Moonrise & Lost Mars, ed. Mike Ashley

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Reviewed by Karen Langley

There can’t be many readers of Shiny New Books who aren’t aware of the lovely British Library Crime Classics series: long out-of-print and forgotten novels and short stories from the golden age of crime fiction which the BL re-issue in striking and beautiful new covers. Now, the BL are spreading their wings and launching a similar series of Science Fiction Classics; and if the first two volumes in the series are anything to go by, it will be just as great a success!

The BL have decided to get the series underway with two collections of short stories, and as will be fairly obvious from the titles, one focuses on tales of our Moon and one on stories of Mars. The books are edited by Mike Ashley, a renowned sci fi expert, who also provides excellent and informative introductions to each volume. These put the works featured into context as well as providing an overview of fictions dealing with each planet, and it’s obvious that Ashley is going to be as essential to this series of books as Martin Edwards is to the Crime Classics. The books are also beautifully presented, as you’d expect, with each having a striking black and white drawing from Flammarion’s “Astronomie populaire” opposite the title page. The vintage artwork on the covers, by Chesley Bonestell, is also stunning.

So what of the contents? Well, each book features stories which span quite a range of time, and it’s actually a real eye-opener to learn from the introductions just how old our knowledge of these other worlds is, and just how long we’ve been writing about them. H.G. Wells features in both, as might be expected since he’s known as the father of science fiction, and an extract from “The First Men in the Moon” covers the lunar side of things. Interestingly, however, Ashley chooses not to go for “The War of the Worlds” for Mars, instead opting for a fascinating story called “The Crystal Egg”. Like other stories in these volumes, this features a kind of ‘virtual’ space travel, where Earthlings witness events on other planets without actually being there.

And the range of authors is wide too; well-known names like Arthur C. Clarke, John Wyndham, J.G. Ballard and Ray Bradbury, who are probably familiar to non sci fi readers, sit alongside those who are all but forgotten such as George C. Wallis, William F. Temple and John Munro. It’s wonderful to see these more obscure writers being rediscovered, as the quality of the stories chosen is very high. There is a broad variety of subject matter, ranging through early (and often scientifically strange!) visions of flight to other planets; stories of individual or global self-sacrifice; the effect of extended space travel on the families of those who choose to risk their lives this way; and the ecological and moral dilemmas facing humans when encountering other planets and life forms.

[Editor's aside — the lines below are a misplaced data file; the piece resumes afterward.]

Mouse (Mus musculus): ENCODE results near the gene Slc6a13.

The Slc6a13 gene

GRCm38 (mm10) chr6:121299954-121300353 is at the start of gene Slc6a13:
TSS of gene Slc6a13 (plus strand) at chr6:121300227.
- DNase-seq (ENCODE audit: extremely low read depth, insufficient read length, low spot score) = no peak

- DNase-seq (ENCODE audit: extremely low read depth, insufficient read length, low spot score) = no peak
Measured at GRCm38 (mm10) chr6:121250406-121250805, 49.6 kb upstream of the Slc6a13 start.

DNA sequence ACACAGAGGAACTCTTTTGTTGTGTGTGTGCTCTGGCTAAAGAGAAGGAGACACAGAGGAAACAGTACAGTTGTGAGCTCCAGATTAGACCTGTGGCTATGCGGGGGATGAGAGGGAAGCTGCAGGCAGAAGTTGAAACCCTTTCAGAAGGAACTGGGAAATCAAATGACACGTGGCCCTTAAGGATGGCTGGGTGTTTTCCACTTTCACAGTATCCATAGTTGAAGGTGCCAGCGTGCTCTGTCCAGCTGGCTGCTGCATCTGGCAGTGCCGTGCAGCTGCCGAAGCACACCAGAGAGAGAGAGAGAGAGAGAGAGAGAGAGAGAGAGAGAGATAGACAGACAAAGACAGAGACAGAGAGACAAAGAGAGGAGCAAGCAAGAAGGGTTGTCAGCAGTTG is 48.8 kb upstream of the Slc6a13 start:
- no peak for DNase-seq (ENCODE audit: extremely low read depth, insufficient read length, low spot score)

The latter aspect is particularly fascinating, as the reader can trace via the gradual evolution of the stories the various changes that took place in our attitudes to other planets as we became more informed about what it was actually like on the Moon and Mars. Even though we now believe that neither of these rocks in space can sustain life as we know it, this hasn’t stopped humans from dreaming about the possibility.

It’s hard to pick favourites when reviewing two such outstanding collections, but stories which particularly resonated with me were “Dead Centre” by Judith Merril, a powerful piece focussing on the family of a lunar astronaut; “Nothing Happens on the Moon” by Paul Ernst which considers the fact that what we encounter in space may well not be in a form we are expecting or can deal with; Arthur C. Clarke’s very famous “The Sentinel”, with its chilling last line; Wallis’s “The Great Sacrifice”, a powerful and moving look at global relationships; and “Measureless to Man” by Marion Zimmer Bradley which again considers the differences between life forms, and also veers into the territory of the morals of colonising other planets. But really, all of the stories are worthy entries in these collections and, most importantly, all are wonderful reads.

There is still a kind of snobbery which attaches to science fiction, and I probably even tend to lapse there myself occasionally; I like sci fi, but I can be dismissive of the sword-and-sorcery in space, hard sci fi stuff, preferring to opt for more speculative science fiction or even the classic and golden age kind. It’s a mistake you shouldn’t fall into, because the best science fiction throws a spotlight on our human traits, showing the good with the bad, and letting us see ourselves in all our dubious glory. These works are often chillingly prescient, with one author in 1883 (W.S. Lach-Szyrma) lamenting the wasting of fossil fuels and the inability of humanity to harness water power.

So if you find yourself at all nervous about approaching science fiction, the variety in these rich collections of stories would be a wonderful introduction to the genre, showing just how wide-ranging and enjoyable it can be to read sci fi; and if you’re already a convert, “Moonrise” and “Lost Mars” are going to be your perfect chocolate box of short works, ideal to dip into and enjoy. I, for one, can’t wait to see which novels the British Library are going to bring out in this series!

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Karen Langley blogs at kaggsysbookishramblings and is never happier than when she’s stargazing.

Moonrise: The Golden Age of Lunar Adventures, (British Library, 2018). 9780712352758, 348pp, paperback.

Lost Mars: The Golden Age of the Red Planet (British Library, 2018). 9780712352406. 302pp, paperback.

Both edited and introduced by Mike Ashley

BUY at BlackwellsMoonrise, Lost Mars. (affiliate links)